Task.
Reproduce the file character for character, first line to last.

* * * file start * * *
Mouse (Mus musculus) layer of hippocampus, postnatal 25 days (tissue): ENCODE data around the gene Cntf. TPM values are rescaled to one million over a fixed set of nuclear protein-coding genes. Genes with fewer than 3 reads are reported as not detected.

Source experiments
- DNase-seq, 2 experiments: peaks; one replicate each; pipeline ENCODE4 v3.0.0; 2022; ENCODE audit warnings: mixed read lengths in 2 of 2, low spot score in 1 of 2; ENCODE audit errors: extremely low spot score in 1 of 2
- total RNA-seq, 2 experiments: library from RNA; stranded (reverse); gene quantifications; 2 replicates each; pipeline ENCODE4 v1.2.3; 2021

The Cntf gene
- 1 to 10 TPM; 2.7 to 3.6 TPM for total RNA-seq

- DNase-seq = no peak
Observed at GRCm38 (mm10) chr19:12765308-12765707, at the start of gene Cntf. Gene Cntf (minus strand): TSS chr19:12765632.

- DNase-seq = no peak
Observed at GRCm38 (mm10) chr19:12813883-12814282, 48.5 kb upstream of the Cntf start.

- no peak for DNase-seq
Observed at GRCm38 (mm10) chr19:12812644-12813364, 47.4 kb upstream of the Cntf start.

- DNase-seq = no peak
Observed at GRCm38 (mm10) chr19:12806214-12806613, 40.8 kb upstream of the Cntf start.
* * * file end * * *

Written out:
Mouse (Mus musculus) layer of hippocampus, postnatal 25 days (tissue): ENCODE data around the gene Cntf. TPM values are rescaled to one million over a fixed set of nuclear protein-coding genes. Genes with fewer than 3 reads are reported as not detected.

Source experiments
- DNase-seq, 2 experiments: peaks; one replicate each; pipeline ENCODE4 v3.0.0; 2022; ENCODE audit warnings: mixed read lengths in 2 of 2, low spot score in 1 of 2; ENCODE audit errors: extremely low spot score in 1 of 2
- total RNA-seq, 2 experiments: library from RNA; stranded (reverse); gene quantifications; 2 replicates each; pipeline ENCODE4 v1.2.3; 2021

The Cntf gene
- 1 to 10 TPM; 2.7 to 3.6 TPM for total RNA-seq

- DNase-seq = no peak
Observed at GRCm38 (mm10) chr19:12765308-12765707, at the start of gene Cntf. Gene Cntf (minus strand): TSS chr19:12765632.

- DNase-seq = no peak
Observed at GRCm38 (mm10) chr19:12813883-12814282, 48.5 kb upstream of the Cntf start.

- no peak for DNase-seq
Observed at GRCm38 (mm10) chr19:12812644-12813364, 47.4 kb upstream of the Cntf start.

- DNase-seq = no peak
Observed at GRCm38 (mm10) chr19:12806214-12806613, 40.8 kb upstream of the Cntf start.